The Benefits of Renewable Geothermal Energy
Due to the ongoing decay of radioactive elements in the Earth’s core, temperatures 4,000 miles below the surface can reach 10,800° F. The molten magma we call lava carries enormous heat to the surface. But despite its enormous potential, geothermal energy supplied just 0.4 percent of U.S. electricity in 2019. In California, the perimeter of the inland Salton Sea lies several thousand feet above a mineral-rich cauldron of hot water that powers 10 geothermal plants. The state has emphasized wind and solar power while neglecting the development of geothermal plants, despite possessing our most productive geothermal fields.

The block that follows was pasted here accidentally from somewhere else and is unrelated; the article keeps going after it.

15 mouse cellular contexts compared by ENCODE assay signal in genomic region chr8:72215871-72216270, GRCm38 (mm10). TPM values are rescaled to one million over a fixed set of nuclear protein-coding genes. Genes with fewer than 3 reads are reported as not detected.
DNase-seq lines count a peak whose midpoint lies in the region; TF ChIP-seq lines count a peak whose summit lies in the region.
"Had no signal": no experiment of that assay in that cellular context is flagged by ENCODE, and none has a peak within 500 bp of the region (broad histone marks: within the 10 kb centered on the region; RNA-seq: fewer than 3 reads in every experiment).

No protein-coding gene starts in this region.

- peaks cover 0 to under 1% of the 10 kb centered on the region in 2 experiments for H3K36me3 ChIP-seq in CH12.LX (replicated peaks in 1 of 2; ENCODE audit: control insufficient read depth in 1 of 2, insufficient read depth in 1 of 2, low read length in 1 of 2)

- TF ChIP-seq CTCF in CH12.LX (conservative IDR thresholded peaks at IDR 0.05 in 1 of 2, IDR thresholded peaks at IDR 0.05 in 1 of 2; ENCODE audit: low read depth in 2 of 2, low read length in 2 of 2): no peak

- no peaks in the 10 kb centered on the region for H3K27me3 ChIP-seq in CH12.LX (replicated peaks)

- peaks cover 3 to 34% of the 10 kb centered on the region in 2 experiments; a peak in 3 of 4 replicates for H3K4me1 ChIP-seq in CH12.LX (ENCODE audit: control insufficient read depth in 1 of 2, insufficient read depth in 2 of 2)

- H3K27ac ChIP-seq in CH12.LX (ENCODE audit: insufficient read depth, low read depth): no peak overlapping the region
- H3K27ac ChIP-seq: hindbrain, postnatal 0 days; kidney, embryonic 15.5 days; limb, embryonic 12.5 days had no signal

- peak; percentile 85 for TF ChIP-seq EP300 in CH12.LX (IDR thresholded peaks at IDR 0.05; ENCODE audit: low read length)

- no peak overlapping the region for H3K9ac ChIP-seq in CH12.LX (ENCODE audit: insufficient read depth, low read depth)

The Massachusetts Institute of Technology estimated in 2007 that releasing just 2 percent of this untapped resource in sites around the country could supply 2,000 times our overall primary energy needs without needing any improvements in drilling technology. While the first geothermal plants in the 1960s drained reservoirs of their steam or water, binary plants—a new design from the 1980s—allow operators to extract the heat while maintaining the generating potential. Between 2006 and 2019, the U.S. Department of Energy spent only $1 billion on geothermal technology due to falling coal prices, a fraction of what was spent on fossil fuels and solar investment.